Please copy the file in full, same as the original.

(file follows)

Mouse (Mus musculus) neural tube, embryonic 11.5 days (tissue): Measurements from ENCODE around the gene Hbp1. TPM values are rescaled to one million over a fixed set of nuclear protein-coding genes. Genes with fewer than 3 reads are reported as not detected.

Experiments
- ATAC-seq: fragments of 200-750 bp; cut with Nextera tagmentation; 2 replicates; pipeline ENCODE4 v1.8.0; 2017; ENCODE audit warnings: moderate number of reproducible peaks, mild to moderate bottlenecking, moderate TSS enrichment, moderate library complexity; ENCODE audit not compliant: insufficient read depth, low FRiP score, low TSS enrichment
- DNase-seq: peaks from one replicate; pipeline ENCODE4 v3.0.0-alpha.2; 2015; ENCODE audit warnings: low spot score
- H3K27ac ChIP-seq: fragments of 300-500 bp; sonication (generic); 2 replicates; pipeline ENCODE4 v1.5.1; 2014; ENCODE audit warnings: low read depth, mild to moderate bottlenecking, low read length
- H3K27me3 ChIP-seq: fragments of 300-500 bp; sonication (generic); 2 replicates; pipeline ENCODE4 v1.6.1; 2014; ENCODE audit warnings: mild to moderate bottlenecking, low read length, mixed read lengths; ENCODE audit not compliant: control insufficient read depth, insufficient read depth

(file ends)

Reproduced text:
Mouse (Mus musculus) neural tube, embryonic 11.5 days (tissue): Measurements from ENCODE around the gene Hbp1. TPM values are rescaled to one million over a fixed set of nuclear protein-coding genes. Genes with fewer than 3 reads are reported as not detected.

Experiments
- ATAC-seq: fragments of 200-750 bp; cut with Nextera tagmentation; 2 replicates; pipeline ENCODE4 v1.8.0; 2017; ENCODE audit warnings: moderate number of reproducible peaks, mild to moderate bottlenecking, moderate TSS enrichment, moderate library complexity; ENCODE audit not compliant: insufficient read depth, low FRiP score, low TSS enrichment
- DNase-seq: peaks from one replicate; pipeline ENCODE4 v3.0.0-alpha.2; 2015; ENCODE audit warnings: low spot score
- H3K27ac ChIP-seq: fragments of 300-500 bp; sonication (generic); 2 replicates; pipeline ENCODE4 v1.5.1; 2014; ENCODE audit warnings: low read depth, mild to moderate bottlenecking, low read length
- H3K27me3 ChIP-seq: fragments of 300-500 bp; sonication (generic); 2 replicates; pipeline ENCODE4 v1.6.1; 2014; ENCODE audit warnings: mild to moderate bottlenecking, low read length, mixed read lengths; ENCODE audit not compliant: control insufficient read depth, insufficient read depth